NEW DELHI: More than 64% of people in India listen to FM radio every day, according to a new study which also highlights the medium's effectiveness at driving recall.

The Radio Listener's Research Report, from AZ Research, was based on a survey of 45,000 respondents comprising of SEC A/B/C consumers between the age group of 14-50 years and covering key cities like Ahmedabad, Pune, Hyderabad, Chennai, Jaipur, Lucknow and Bangalore.

It attributed the increased acceptance of FM radio to the ease of access. That is in part due to the increased penetration of mobile phones across the country. These devices are now the primary access point for radio listening, used by 71% of listeners compared to 53% who use traditional radio sets; 21% listen via the web.

As well as offering significant reach for advertisers, FM radio also demonstrated significantly better recall compared to television, the report said. Radio produced a 43% correct recall rate, while television managed just 22%.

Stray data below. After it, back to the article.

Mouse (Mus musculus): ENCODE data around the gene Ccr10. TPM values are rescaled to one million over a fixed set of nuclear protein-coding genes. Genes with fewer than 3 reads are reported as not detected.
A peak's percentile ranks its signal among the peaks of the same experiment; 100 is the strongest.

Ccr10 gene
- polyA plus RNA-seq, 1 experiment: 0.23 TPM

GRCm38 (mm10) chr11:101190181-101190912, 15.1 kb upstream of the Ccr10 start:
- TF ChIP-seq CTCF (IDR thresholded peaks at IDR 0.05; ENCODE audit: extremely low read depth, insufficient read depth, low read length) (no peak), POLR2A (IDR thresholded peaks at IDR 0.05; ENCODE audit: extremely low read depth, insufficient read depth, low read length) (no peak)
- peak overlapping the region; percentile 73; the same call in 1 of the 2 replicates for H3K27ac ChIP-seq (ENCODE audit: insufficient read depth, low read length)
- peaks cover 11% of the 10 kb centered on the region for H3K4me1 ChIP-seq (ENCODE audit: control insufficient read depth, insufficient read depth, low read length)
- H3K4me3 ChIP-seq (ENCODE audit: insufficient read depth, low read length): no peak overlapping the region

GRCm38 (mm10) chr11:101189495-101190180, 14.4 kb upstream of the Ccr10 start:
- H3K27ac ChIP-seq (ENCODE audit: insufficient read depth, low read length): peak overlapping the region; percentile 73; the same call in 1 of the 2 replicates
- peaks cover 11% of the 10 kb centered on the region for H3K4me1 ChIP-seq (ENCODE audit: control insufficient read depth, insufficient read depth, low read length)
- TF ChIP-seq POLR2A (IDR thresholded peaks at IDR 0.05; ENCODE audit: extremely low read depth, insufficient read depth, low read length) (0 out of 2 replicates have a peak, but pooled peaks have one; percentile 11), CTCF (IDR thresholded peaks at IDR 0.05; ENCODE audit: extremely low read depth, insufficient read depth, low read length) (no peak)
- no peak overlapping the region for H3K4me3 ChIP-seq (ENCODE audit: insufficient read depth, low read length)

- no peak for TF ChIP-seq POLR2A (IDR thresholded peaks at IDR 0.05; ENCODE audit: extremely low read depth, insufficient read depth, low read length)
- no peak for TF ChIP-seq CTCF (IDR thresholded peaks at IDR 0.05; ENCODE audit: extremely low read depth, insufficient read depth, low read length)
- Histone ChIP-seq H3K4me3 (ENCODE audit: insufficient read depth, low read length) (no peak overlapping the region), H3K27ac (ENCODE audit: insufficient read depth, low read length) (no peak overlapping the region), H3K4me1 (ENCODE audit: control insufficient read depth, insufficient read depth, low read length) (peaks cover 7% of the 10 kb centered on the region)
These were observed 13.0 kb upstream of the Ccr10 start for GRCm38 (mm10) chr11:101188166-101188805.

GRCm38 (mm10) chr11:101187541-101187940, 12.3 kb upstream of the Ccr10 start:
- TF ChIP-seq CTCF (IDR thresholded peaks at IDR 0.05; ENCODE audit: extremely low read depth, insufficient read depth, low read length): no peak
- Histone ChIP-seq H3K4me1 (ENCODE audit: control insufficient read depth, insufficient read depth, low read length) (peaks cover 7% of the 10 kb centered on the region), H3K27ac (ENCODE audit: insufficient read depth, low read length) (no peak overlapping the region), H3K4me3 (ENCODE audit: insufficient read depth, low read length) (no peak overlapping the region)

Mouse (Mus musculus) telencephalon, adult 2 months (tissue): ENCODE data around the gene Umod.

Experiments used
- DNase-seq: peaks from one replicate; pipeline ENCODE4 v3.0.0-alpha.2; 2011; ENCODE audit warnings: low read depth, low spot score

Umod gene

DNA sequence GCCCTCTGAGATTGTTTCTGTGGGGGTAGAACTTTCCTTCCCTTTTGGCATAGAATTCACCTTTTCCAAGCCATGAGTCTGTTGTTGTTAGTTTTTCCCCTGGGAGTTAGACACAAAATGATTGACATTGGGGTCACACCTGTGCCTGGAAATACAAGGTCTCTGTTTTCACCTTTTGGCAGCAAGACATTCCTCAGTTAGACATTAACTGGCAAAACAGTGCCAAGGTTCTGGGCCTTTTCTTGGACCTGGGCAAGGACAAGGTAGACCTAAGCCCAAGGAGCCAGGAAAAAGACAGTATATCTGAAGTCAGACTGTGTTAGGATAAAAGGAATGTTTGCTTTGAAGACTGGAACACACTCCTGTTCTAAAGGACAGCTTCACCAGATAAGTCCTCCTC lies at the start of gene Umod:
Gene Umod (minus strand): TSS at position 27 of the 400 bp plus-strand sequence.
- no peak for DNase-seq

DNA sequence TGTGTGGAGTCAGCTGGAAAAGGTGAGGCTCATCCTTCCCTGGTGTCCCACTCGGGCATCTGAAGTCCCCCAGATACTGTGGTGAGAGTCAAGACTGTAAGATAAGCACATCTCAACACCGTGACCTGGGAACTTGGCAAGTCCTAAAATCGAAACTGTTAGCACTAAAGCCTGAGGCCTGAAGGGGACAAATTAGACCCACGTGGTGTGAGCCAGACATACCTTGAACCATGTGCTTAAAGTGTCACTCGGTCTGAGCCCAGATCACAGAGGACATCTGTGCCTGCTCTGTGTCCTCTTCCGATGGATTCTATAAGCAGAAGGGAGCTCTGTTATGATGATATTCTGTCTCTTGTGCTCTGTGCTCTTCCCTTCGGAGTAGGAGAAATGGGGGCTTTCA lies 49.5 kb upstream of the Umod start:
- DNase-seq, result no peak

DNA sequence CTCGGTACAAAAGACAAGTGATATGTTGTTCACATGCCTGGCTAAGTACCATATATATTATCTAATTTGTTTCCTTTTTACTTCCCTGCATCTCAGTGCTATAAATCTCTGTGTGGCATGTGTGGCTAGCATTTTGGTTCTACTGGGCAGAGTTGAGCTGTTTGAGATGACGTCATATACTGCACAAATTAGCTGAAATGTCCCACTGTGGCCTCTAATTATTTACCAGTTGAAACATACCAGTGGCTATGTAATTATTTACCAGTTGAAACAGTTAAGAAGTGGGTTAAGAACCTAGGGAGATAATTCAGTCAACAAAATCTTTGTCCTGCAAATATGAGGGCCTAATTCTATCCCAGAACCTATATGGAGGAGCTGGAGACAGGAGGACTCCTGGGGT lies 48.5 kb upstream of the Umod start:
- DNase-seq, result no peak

Regular listeners could remember elements like name of the program, the name of the presenter, the main sponsors of the program and the contests run on the channel.

"This clearly shows that FM Radio is a very high involvement category, much more so in comparison to television and print," the report said.

Despite that, it is often underrated, according to Sujay Misra, managing director of AZ Research. But he was confident that marketers were slowly "realising its potential" and would "not only increase the spend on radio but also pave the way to more focused brand-building campaigns".

Interestingly, the research indicated that, contrary to popular belief, radio is not the preserve of SEC C consumers.

In fact, only 51% of this classification listened to radio daily, compared to 72% of those in SEC groups A and B.

And more than 71% of listeners preferred to listen to the same channel at the same time each day – indicating a high degree of loyalty; just 16% of respondents flipped channels.

Data sourced from Exchange4Media; additional content by Warc staff